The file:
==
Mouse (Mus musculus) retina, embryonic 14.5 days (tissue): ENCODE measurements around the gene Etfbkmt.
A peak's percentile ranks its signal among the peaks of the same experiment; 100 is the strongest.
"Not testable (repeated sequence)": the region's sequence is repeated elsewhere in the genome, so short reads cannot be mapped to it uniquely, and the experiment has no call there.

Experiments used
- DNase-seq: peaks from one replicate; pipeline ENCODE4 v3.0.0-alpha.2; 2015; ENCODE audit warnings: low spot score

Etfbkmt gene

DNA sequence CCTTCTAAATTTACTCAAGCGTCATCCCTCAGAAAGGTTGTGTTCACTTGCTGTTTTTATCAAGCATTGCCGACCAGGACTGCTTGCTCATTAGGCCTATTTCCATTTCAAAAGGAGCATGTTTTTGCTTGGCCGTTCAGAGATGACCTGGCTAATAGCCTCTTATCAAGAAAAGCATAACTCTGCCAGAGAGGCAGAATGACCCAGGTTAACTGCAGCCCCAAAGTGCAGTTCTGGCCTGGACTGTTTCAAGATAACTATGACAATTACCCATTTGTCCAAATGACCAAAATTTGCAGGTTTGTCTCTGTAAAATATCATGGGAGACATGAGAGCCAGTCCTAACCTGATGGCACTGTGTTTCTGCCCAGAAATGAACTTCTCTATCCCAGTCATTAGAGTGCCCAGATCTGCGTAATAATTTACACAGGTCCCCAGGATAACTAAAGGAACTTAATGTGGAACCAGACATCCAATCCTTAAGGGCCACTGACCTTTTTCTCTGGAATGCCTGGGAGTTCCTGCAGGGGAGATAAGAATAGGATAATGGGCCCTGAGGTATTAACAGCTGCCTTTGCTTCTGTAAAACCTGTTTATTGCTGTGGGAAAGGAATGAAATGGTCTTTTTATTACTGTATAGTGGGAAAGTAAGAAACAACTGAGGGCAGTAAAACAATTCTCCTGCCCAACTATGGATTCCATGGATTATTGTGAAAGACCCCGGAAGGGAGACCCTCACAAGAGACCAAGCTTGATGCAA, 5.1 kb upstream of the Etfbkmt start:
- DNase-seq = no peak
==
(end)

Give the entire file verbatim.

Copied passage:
Mouse (Mus musculus) retina, embryonic 14.5 days (tissue): ENCODE measurements around the gene Etfbkmt.
A peak's percentile ranks its signal among the peaks of the same experiment; 100 is the strongest.
"Not testable (repeated sequence)": the region's sequence is repeated elsewhere in the genome, so short reads cannot be mapped to it uniquely, and the experiment has no call there.

Experiments used
- DNase-seq: peaks from one replicate; pipeline ENCODE4 v3.0.0-alpha.2; 2015; ENCODE audit warnings: low spot score

Etfbkmt gene

DNA sequence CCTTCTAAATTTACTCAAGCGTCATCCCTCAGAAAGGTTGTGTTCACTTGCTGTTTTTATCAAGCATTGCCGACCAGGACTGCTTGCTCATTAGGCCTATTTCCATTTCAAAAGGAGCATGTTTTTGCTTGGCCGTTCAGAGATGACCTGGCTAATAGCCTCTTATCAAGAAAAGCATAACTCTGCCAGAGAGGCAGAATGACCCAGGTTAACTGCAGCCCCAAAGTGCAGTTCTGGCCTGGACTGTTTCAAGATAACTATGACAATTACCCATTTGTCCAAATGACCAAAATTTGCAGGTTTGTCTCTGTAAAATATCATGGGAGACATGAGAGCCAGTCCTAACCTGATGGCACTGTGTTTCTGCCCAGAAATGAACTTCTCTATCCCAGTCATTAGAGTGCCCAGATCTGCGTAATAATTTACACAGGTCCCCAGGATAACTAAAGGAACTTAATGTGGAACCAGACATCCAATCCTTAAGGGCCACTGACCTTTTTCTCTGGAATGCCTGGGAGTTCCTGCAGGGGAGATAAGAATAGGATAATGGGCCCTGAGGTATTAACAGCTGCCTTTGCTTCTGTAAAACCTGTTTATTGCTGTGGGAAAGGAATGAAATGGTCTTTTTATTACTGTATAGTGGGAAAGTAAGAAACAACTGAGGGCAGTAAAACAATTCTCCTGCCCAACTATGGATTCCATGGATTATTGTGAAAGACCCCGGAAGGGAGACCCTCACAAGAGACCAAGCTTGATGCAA, 5.1 kb upstream of the Etfbkmt start:
- DNase-seq = no peak